When John Updike’s fictional alter ego Henry Bech was awarded the Nobel Prize for Literature , Updike posited the headline reporting the news in the New York Daily News: “BECH? WHODAT???” (The thought was at the same time self-deprecating and self-aggrandizing. Updike was one of the most prominent of those who deserved the Nobel Prize for Literature in the past 25 years while failing to receive it. Now it is Philip Roth all by himself.)
Reading the news of the guilty plea of George Papadopoulos yesterday, I had that Henry Bech feeling. Papadopoulos? Whodat??? Herewith a few notes.
Whoever he is, he’s not very smart. There is no law requiring one to talk to the FBI. There is no law requiring one to answer questions posed by the FBI. There is a law, however, criminalizing false information given to the FBI. In the Statement of Offense unsealed yesterday, Papadopoulos pleaded guilty to the violation of that law in an interview with the FBI on January 27, 2017.
Whoever he is, he was a bit player in the Trump campaign. He served as an unpaid foreign policy adviser who attended one meeting with Trump. All of 30 years old, he shows that the Trump campaign lacked a deep bench in foreign policy expertise or in vetting those whose association might embarrass the Trump campaign.
Papadopoulos was arrested on July 27, 2017. The plea document was dated October 5 and filed under seal. The plea document makes it apparent that he is cooperating with the FBI. His arrest was kept secret, however, so that he could cooperate “prospectively.” Secret cooperation is likely to have included the recording of conversations with others who didn’t know what he was up to. Allahpundit pulls the threads together here at Hot Air.
When Paul Mirengoff read news of Papadopoulos’s plea yesterday, he knew “whodat.” Paul’s analysis of the plea is posted here.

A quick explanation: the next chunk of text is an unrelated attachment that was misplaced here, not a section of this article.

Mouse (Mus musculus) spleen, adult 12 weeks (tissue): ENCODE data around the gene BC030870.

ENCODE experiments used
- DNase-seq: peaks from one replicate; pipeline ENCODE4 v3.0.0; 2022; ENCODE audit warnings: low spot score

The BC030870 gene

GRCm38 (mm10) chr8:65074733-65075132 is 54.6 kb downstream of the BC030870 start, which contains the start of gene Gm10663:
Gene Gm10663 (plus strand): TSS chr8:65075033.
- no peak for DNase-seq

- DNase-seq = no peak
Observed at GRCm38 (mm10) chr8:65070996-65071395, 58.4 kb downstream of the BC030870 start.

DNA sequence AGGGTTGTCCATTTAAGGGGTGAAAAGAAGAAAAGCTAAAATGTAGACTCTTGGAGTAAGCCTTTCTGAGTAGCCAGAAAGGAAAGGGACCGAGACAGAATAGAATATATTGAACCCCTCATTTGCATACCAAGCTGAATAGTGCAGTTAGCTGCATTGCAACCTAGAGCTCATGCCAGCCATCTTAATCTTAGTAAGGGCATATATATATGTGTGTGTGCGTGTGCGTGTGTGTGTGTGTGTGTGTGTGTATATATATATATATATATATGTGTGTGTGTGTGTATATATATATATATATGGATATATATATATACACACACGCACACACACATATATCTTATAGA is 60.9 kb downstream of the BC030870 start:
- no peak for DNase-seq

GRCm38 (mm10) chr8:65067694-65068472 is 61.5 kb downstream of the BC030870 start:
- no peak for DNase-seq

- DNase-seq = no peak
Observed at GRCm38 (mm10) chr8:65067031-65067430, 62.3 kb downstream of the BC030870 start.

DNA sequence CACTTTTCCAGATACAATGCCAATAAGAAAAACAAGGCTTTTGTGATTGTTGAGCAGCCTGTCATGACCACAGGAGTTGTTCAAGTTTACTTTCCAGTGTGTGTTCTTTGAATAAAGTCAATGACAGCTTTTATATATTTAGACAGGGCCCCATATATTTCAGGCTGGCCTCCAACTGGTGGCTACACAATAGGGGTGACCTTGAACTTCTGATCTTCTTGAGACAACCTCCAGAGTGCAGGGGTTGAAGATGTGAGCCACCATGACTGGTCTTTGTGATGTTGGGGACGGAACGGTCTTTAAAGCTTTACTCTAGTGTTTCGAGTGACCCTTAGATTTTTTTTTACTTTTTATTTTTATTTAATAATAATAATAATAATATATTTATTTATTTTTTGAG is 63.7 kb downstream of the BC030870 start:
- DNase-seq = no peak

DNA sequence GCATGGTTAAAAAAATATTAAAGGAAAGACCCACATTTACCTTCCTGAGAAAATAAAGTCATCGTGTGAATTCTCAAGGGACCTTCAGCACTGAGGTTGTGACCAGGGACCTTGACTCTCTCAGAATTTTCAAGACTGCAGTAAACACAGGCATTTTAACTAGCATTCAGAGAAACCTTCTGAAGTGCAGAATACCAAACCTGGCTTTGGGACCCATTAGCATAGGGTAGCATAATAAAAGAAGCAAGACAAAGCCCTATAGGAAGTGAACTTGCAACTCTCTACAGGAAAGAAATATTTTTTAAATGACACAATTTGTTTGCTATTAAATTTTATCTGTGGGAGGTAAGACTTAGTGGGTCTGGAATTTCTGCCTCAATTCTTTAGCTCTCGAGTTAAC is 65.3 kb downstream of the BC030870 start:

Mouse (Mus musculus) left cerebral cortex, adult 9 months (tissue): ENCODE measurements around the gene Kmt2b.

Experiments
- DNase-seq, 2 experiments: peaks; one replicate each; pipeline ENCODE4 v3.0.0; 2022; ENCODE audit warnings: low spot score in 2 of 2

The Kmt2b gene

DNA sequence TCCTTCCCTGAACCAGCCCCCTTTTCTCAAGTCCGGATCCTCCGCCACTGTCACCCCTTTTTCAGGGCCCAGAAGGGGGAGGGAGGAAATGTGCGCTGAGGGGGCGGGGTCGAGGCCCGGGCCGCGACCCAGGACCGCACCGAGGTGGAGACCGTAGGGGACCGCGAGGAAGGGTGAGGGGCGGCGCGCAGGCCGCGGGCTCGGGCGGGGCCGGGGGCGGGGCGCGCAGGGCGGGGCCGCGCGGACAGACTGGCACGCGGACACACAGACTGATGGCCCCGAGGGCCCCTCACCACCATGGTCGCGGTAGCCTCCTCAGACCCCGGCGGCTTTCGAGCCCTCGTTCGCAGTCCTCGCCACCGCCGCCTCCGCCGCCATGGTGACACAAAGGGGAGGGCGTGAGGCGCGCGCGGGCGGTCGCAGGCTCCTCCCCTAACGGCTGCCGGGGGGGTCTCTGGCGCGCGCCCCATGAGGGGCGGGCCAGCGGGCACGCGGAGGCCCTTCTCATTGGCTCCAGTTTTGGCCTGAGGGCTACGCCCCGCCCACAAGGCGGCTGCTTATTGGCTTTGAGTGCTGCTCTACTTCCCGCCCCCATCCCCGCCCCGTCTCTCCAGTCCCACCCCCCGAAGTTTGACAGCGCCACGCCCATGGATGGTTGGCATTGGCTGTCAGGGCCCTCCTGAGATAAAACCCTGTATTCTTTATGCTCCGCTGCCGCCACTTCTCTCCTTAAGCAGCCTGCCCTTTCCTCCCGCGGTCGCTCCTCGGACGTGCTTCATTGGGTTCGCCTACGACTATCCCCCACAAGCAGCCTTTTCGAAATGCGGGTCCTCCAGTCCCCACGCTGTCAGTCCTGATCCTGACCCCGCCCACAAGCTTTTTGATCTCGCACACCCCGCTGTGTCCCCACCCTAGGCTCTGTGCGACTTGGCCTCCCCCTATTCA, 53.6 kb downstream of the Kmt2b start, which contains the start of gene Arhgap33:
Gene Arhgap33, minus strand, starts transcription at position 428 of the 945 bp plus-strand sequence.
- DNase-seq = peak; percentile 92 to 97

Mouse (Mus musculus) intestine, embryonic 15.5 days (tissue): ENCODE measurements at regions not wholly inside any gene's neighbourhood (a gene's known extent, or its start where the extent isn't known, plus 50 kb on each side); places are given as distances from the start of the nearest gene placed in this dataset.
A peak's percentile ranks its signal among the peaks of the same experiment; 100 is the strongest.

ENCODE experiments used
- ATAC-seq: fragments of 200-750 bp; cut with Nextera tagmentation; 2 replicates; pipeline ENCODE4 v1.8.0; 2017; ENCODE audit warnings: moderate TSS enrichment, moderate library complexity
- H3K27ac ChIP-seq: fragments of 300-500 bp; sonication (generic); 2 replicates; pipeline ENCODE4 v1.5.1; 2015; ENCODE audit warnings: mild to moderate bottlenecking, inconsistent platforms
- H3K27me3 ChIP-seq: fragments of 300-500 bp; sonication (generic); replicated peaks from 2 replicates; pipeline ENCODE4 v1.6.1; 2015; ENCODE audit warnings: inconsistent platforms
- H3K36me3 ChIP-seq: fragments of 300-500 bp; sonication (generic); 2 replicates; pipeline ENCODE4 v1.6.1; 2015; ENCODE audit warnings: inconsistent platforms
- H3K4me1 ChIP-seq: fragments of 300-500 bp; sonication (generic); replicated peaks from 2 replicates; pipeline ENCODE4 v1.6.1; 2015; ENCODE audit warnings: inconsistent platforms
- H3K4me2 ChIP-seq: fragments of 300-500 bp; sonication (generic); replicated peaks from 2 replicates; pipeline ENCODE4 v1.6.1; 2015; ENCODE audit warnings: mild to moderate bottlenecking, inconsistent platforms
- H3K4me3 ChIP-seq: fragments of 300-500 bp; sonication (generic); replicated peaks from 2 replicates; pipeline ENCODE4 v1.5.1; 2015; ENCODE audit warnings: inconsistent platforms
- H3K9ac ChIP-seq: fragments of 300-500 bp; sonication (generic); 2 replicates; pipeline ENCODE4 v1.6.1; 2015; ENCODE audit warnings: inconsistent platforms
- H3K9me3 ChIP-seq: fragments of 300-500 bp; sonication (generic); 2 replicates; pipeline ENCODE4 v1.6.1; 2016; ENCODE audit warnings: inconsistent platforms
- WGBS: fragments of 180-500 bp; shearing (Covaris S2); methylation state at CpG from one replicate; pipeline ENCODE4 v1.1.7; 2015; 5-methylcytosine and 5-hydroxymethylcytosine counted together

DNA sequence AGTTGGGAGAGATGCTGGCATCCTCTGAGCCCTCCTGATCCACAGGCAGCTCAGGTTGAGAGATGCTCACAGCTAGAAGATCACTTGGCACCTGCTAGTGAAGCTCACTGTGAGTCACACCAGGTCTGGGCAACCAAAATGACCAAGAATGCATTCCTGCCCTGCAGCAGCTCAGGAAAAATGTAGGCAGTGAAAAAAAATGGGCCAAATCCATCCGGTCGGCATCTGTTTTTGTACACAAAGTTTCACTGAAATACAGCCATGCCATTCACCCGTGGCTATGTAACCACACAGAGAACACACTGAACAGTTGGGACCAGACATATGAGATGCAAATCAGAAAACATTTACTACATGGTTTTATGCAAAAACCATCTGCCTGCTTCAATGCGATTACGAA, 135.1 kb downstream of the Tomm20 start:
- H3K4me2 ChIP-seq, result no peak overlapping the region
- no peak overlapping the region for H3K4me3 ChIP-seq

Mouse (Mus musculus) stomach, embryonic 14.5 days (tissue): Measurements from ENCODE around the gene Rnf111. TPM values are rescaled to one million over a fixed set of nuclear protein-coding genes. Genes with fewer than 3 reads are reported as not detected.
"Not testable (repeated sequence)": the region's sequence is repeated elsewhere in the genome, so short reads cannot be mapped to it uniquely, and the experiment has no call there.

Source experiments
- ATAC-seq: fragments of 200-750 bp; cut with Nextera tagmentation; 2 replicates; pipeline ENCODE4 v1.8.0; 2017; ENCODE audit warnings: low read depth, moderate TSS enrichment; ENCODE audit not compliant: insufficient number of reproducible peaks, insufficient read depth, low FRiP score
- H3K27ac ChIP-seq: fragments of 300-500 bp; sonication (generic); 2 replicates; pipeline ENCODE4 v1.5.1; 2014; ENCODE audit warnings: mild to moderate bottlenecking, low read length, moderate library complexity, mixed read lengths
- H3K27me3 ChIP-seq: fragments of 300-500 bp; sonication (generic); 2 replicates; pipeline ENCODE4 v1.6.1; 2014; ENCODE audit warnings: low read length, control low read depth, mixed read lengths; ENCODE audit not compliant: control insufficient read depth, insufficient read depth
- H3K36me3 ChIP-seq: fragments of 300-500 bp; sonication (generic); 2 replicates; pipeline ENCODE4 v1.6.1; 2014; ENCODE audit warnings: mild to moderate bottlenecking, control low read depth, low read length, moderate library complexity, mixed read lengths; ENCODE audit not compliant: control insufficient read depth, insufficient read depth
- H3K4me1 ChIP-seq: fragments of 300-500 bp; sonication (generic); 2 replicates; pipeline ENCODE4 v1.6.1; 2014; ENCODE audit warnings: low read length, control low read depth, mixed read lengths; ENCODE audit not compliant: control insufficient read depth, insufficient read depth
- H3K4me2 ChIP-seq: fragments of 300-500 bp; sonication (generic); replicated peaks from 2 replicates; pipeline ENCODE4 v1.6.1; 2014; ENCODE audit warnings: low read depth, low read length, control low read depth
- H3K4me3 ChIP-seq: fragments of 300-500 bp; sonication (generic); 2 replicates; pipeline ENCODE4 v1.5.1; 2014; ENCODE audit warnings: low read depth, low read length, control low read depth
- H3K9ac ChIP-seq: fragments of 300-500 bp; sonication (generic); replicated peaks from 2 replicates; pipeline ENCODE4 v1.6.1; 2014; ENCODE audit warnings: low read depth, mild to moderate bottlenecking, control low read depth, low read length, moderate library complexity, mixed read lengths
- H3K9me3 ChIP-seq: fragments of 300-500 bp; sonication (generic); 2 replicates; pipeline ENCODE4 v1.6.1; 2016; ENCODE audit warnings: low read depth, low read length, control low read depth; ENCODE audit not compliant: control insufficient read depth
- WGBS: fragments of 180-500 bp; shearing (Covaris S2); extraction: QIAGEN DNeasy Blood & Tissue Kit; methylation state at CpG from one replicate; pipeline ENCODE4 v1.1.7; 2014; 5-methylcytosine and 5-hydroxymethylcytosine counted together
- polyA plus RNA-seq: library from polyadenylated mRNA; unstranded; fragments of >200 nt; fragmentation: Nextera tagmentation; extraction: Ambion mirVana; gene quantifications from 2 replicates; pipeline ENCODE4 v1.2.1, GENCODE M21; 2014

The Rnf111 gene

The first nine pages of the Statement of Offense (I’ll refer to it as “the plea document”) are critical. They lay out the facts to which Papadopoulo has agreed. The narrative appears to be based in large part on emails provided to the FBI by the Trump campaign.
The plea document’s paragraph 21 in particular requires a close look. According to paragraph 21, from mid-June through mid-August 2016 Papadopooulos pursued an “off the record” meeting of a Trump campaign representative with Vladimir Putin or the Russian Ministry of Foreign Affairs.
The plea document names no one but Papadopoulos. Everyone else is identified only in his or her professional capacity. Papadopoulos sought to arrange a meeting with the Russian through “the professor” based in London (where Papadopoulos was living) and through a Female Russian National (not even given a professional capacity). The references to “the Professor” put me in mind of Irwin Corey. The Female Russian National is the femme fatale. A film noir or dark comedy is struggling to emerge from the plea document.
Papadopoulos was on the make; he nominated himself to attend the meeting on behalf of the Trump campaign. Papadopoulos communicated by email with an unidentified Trump campaign official identified only as “the Campaign Supervisor.” The Campaign Supervisor complimented Papadopoulos on his efforts and encouraged Papadopoulos and another (unnamed) foreign policy adviser to “make the trip, if it is feasible.”
Papadopoulos’s email communications with the Trump campaign also rope in two (inconsistently capitalized) High-Ranking Campaign Officials. A footnote to paragraph 19 states that the one of the high-ranking officials communicates with yet another campaign official: “We need someone to communicate that DT is not doing these trips. It should be someone low level in the campaign so as not to send any signal.” Paragraph 21(c) states without further explanation that the proposed trip “did not take place.”
What happened? Papadopoulos failed in his efforts to make himself a big shot courtesy of the Trump campaign. To borrow a line from Cool Hand Luke: “What we have here is failure to communicate.” Or to collude. Now Papadopoulos is a tool of Team Mueller and their own big plans.